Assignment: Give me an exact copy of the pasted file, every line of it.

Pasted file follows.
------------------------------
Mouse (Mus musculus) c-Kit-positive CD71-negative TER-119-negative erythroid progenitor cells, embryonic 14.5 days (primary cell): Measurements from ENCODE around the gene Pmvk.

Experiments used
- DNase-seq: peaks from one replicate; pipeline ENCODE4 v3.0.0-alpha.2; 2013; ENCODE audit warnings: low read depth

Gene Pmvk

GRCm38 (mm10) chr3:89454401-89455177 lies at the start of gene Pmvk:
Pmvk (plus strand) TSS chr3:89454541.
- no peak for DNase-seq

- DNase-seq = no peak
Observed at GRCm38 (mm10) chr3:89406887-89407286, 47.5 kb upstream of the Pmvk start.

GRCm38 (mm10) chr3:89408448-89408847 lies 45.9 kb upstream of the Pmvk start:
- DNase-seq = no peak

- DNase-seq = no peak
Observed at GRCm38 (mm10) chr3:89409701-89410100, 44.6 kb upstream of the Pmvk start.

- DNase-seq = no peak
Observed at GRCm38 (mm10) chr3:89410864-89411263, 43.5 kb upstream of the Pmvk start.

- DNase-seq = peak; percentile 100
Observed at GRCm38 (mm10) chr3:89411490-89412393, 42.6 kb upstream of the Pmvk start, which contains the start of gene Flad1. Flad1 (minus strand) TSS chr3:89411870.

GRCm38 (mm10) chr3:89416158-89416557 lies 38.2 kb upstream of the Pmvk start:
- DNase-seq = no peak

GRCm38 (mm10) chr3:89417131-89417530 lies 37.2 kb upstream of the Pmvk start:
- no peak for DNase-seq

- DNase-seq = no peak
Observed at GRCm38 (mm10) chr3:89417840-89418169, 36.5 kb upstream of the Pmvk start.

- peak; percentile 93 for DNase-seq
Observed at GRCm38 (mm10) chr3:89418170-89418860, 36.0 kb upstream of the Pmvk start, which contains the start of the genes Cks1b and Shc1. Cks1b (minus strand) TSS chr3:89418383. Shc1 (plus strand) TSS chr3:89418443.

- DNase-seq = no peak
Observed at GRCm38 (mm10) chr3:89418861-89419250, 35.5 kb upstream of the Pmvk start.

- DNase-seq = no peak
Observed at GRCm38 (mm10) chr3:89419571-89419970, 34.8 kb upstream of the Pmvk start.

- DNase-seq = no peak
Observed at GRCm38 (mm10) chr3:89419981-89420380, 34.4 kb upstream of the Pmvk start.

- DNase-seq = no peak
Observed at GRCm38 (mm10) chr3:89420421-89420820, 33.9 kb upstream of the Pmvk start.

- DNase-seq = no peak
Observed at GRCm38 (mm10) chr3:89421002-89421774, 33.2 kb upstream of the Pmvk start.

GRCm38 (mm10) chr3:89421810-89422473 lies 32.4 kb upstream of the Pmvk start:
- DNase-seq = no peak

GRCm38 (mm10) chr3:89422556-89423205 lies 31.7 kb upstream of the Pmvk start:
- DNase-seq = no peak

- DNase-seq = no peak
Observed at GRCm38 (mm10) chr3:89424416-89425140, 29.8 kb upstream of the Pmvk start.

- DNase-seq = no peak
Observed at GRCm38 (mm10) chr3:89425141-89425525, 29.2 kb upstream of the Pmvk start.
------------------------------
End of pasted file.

Mouse (Mus musculus) c-Kit-positive CD71-negative TER-119-negative erythroid progenitor cells, embryonic 14.5 days (primary cell): Measurements from ENCODE around the gene Pmvk.

Experiments used
- DNase-seq: peaks from one replicate; pipeline ENCODE4 v3.0.0-alpha.2; 2013; ENCODE audit warnings: low read depth

Gene Pmvk

GRCm38 (mm10) chr3:89454401-89455177 lies at the start of gene Pmvk:
Pmvk (plus strand) TSS chr3:89454541.
- no peak for DNase-seq

- DNase-seq = no peak
Observed at GRCm38 (mm10) chr3:89406887-89407286, 47.5 kb upstream of the Pmvk start.

GRCm38 (mm10) chr3:89408448-89408847 lies 45.9 kb upstream of the Pmvk start:
- DNase-seq = no peak

- DNase-seq = no peak
Observed at GRCm38 (mm10) chr3:89409701-89410100, 44.6 kb upstream of the Pmvk start.

- DNase-seq = no peak
Observed at GRCm38 (mm10) chr3:89410864-89411263, 43.5 kb upstream of the Pmvk start.

- DNase-seq = peak; percentile 100
Observed at GRCm38 (mm10) chr3:89411490-89412393, 42.6 kb upstream of the Pmvk start, which contains the start of gene Flad1. Flad1 (minus strand) TSS chr3:89411870.

GRCm38 (mm10) chr3:89416158-89416557 lies 38.2 kb upstream of the Pmvk start:
- DNase-seq = no peak

GRCm38 (mm10) chr3:89417131-89417530 lies 37.2 kb upstream of the Pmvk start:
- no peak for DNase-seq

- DNase-seq = no peak
Observed at GRCm38 (mm10) chr3:89417840-89418169, 36.5 kb upstream of the Pmvk start.

- peak; percentile 93 for DNase-seq
Observed at GRCm38 (mm10) chr3:89418170-89418860, 36.0 kb upstream of the Pmvk start, which contains the start of the genes Cks1b and Shc1. Cks1b (minus strand) TSS chr3:89418383. Shc1 (plus strand) TSS chr3:89418443.

- DNase-seq = no peak
Observed at GRCm38 (mm10) chr3:89418861-89419250, 35.5 kb upstream of the Pmvk start.

- DNase-seq = no peak
Observed at GRCm38 (mm10) chr3:89419571-89419970, 34.8 kb upstream of the Pmvk start.

- DNase-seq = no peak
Observed at GRCm38 (mm10) chr3:89419981-89420380, 34.4 kb upstream of the Pmvk start.

- DNase-seq = no peak
Observed at GRCm38 (mm10) chr3:89420421-89420820, 33.9 kb upstream of the Pmvk start.

- DNase-seq = no peak
Observed at GRCm38 (mm10) chr3:89421002-89421774, 33.2 kb upstream of the Pmvk start.

GRCm38 (mm10) chr3:89421810-89422473 lies 32.4 kb upstream of the Pmvk start:
- DNase-seq = no peak

GRCm38 (mm10) chr3:89422556-89423205 lies 31.7 kb upstream of the Pmvk start:
- DNase-seq = no peak

- DNase-seq = no peak
Observed at GRCm38 (mm10) chr3:89424416-89425140, 29.8 kb upstream of the Pmvk start.

- DNase-seq = no peak
Observed at GRCm38 (mm10) chr3:89425141-89425525, 29.2 kb upstream of the Pmvk start.